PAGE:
A McDonald’s signboard written in simplified characters started an unprecedented discussion in Macau.
MB February 2021 Special Report | One city, four ‘languages’
When Las Vegas Sands opened the Sands Macao casino in 2004, a lot changed; not only for the gaming and tourism industry, but also when it comes to using signboards in simplified Chinese characters inside casino-resorts.
Macau witnessed a substantial increase of Mandarin on the streets and inside the gaming floors. This had an impact on Macau’s linguistic tradition (both spoken and written).
As defended by Xi Yan, who obtained his Ph.D. in linguistics from the University of Macau, “Due to various reasons such as the fluidity of the population and pro-China social groups’ promotion of national identification, there is a weak sense of belonging among Macau’s local population.”
According to this expert, it is not possible to understand the opinions of a significant portion of the resident population of Macau regarding the issue of language without relating it to local identity.
“The use of Cantonese is seen as a distinctive identity inherited from parents, friends and the preference represents an authentic ‘localness’,” states Lou Lai-Chu from the University of Saint Joseph. “Cantonese residents in the MSAR are very proud of their mother tongue,” adds Jean Berlie, former scholarship holder of the Macau Foundation. Macao Polytechnic Institute Professor John Wheeler shares how at his university, “An official celebration for two visiting mainland teachers who only spoke Pǔtōnghuà was entirely conducted in Cantonese, which lends credence to the idea that Cantonese is also bound tightly with Macau’s local identity. The Pǔtōnghuà speaking teachers could not understand any of it.”
It is in this context that we must understand what happened on May 27, 2012, when a netizen published an image of one of McDonald’s local stores on qoos.com, exchanging the sign written in traditional characters for simplified characters.
This publication had a viral effect, not only in Macau but also in Hong Kong, and its importance goes far beyond the number of comments or shares it has generated.
With this “signboard incident,” as Lou Lai-Chu calls it, “It felt like an ordinary life and a deep affiliation with McDonald’s were suddenly interrupted to accommodate Mainland Chinese tourists. Ostensibly, the signboard became a symbol against an impingement of tourism from a netizen’s perspective,” wrote Lou and Philipe Xie from Bowling Green State University, in the United States.
Following the controversy on the internet, several newspapers dedicated reports to the topic, with special emphasis on what Exmoo News wrote, which described this event in the headline as an ‘invasion’ of simplified Chinese characters. “Later, the advantages and disadvantages of using traditional Chinese characters in Macau became a topic in a students’ debate. On the internet, a debate over the protection of traditional Chinese characters against simplified Chinese characters broke out,” sustains researcher Xi Yan from the Faculty of Foreign Languages at Huaqiao University, Quanzhou, to whom “language ideology is a useful framework, not just for studying power and ideology, but specifically for the McDonald’s case and the Macau situation.”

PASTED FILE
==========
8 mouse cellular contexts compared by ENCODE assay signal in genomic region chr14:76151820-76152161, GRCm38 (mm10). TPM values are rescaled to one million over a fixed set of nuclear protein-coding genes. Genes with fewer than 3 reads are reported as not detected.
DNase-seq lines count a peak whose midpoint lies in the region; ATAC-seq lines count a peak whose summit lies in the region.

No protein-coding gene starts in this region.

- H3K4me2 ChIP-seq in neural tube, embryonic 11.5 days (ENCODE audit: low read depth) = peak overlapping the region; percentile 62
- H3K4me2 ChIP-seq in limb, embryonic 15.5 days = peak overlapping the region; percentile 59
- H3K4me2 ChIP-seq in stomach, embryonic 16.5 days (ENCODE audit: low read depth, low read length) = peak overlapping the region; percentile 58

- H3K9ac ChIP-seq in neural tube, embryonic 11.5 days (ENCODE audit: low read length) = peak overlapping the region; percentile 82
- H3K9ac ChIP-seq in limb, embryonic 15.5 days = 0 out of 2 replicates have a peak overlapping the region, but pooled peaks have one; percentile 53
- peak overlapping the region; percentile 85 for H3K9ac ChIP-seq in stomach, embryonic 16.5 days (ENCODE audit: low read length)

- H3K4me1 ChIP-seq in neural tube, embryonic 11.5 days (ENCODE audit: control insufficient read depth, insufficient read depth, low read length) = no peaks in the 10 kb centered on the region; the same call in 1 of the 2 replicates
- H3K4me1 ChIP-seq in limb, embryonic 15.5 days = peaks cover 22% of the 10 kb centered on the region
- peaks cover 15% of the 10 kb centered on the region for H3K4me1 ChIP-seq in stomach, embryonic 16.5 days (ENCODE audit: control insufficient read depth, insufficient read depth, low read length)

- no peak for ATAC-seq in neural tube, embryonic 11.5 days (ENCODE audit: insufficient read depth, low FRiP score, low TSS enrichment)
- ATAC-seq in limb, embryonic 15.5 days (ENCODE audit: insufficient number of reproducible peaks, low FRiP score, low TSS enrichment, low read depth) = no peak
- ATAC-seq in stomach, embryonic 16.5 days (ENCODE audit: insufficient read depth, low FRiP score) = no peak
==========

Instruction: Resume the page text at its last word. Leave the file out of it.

That’s why, Mr Xi also states, “traditional Chinese characters are constructed as the authentic and legitimate script for Macau, whereas simplified Chinese characters index Mainland China and the Communist regime and receive negative evaluations.” Not by chance, his work is titled: “Macao has died, traditional Chinese characters have died: a study of netizens’ comments on the choice of Chinese scripts in Macau.”
In the opinion of Jean Berlie, former scholarship holder of the Macau Foundation, “Thanks to their literature and the rich Cantonese opera (yueju), we believe in the resilience of the Cantonese language in Macau, until the MSAR’s likely integration into Guangdong province in 2049.”
Macau’s ‘sociolinguistic regimes’
Professor Xi Yan doesn’t forget that some scholars suggest a non-interventionist approach in using simplified and traditional Chinese characters in Macau, but he understands that “such a laissez-faire approach fails to take into consideration the social psychology of different scripts in Macau and may threaten to destabilize Macau’s ‘sociolinguistic regimes’.”
“Strong resistance from the local people in the case of Macau McDonald’s” not only “highlights the important role of traditional Chinese characters to authenticate Macau and mark Macau off from Mainland China,” but also, says Xi Yan, “to some extent it reflects the tension between ‘One Country’ and ‘Two Systems’—Macau as a part of China and yet distinctly different from Mainland China.”